WATCH: Ukrainians will go to the polls on January 17 in the first presidential election since the pro-Western Orange Revolution in 2004. The candidates include President Viktor Yushchenko, Prime Minister Yulia Tymoshenko, and former Prime Minister Viktor Yanukovych.
By Maryana Drach
During Ukraine's Orange Revolution five years ago, Roman Balayan voted for Viktor Yushchenko.
But as Ukrainians prepare to head to the polls to vote in the first presidential ballot since that history-making season, the respected ethnic Armenian filmmaker says this time, he will just stay home:
"I participated in the elections twice -- in 1991, and in 2004, when I voted for Yushchenko. But I'm not going to go now," Balayan says. "They only care about votes; they don't care about actual people. I don't want to participate in this."
According to polls, about a quarter of Ukrainian voters are prepared to follow Balayan's example. Those numbers may be unremarkable by European standards, but they're high for Ukraine, where citizens are active voters.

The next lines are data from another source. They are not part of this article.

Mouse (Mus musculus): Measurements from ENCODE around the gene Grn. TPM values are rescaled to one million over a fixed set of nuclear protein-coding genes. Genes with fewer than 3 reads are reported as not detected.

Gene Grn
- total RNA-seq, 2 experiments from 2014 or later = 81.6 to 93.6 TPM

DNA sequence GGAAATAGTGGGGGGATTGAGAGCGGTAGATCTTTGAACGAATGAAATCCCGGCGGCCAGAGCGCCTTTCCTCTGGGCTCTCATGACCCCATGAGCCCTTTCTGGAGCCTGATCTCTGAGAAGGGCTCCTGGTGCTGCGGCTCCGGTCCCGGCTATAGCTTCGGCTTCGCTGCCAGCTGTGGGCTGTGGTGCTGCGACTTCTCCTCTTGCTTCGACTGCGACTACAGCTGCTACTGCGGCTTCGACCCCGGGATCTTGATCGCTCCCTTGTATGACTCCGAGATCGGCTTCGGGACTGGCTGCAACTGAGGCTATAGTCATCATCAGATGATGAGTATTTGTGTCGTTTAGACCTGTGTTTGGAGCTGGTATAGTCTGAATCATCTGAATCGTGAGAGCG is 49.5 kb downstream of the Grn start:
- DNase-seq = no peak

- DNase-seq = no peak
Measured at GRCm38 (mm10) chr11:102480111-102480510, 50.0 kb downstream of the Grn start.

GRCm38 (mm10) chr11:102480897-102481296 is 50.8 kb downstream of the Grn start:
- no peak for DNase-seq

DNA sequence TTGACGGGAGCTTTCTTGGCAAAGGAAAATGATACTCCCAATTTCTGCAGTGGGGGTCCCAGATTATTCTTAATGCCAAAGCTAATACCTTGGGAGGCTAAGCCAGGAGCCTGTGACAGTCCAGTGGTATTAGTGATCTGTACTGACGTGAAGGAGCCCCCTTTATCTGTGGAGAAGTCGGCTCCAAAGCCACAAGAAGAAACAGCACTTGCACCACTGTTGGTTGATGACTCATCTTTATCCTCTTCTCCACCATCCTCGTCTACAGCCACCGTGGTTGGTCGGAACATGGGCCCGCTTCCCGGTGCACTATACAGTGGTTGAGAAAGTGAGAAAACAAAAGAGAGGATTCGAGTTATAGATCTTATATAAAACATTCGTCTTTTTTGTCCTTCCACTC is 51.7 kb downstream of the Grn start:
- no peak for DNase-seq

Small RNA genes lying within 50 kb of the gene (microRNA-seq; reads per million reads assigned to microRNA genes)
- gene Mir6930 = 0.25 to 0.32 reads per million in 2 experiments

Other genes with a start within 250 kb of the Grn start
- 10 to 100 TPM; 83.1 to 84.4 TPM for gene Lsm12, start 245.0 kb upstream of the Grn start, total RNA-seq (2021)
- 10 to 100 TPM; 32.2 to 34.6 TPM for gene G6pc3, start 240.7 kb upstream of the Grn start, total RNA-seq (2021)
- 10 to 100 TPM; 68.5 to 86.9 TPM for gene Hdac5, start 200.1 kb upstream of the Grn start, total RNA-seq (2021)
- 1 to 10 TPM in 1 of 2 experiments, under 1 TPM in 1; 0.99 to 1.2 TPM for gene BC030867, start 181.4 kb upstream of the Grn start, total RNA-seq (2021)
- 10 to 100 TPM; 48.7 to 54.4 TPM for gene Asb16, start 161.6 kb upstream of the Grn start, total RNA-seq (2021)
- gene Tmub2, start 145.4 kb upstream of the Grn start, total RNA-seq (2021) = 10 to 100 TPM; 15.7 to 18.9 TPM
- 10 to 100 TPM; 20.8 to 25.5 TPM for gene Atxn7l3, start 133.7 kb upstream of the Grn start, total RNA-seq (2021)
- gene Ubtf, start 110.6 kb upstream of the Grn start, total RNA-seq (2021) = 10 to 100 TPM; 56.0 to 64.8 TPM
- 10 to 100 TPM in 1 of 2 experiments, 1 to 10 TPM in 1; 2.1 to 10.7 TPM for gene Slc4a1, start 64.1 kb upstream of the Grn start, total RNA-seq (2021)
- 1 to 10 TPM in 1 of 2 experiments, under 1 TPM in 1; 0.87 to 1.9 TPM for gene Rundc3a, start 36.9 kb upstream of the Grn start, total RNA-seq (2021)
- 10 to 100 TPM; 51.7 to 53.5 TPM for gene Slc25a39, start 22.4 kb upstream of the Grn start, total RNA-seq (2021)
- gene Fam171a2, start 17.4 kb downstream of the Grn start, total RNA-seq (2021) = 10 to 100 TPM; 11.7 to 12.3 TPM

The front-runner as the poll approaches is the big loser of the Orange Revolution -- Yushchenko's former rival, Viktor Yanukovych of the Party of Regions. Yanukovych is expected to head into a second round, already scheduled for February 7, with Prime Minister Yulia Tymoshenko.
The race is largely focused on the contest between Yanukovych and Tymoshenko. In all, however, there are 18 candidates running for the presidential office.
Only 7 percent of Ukrainians see their country as moving in the right direction, according to a poll released by the Kyiv-based Razumkov public opinion center last month. Declining social-welfare standards and a belief that corruption is spiraling out of control are seen as the main reasons for the mounting dissatisfaction.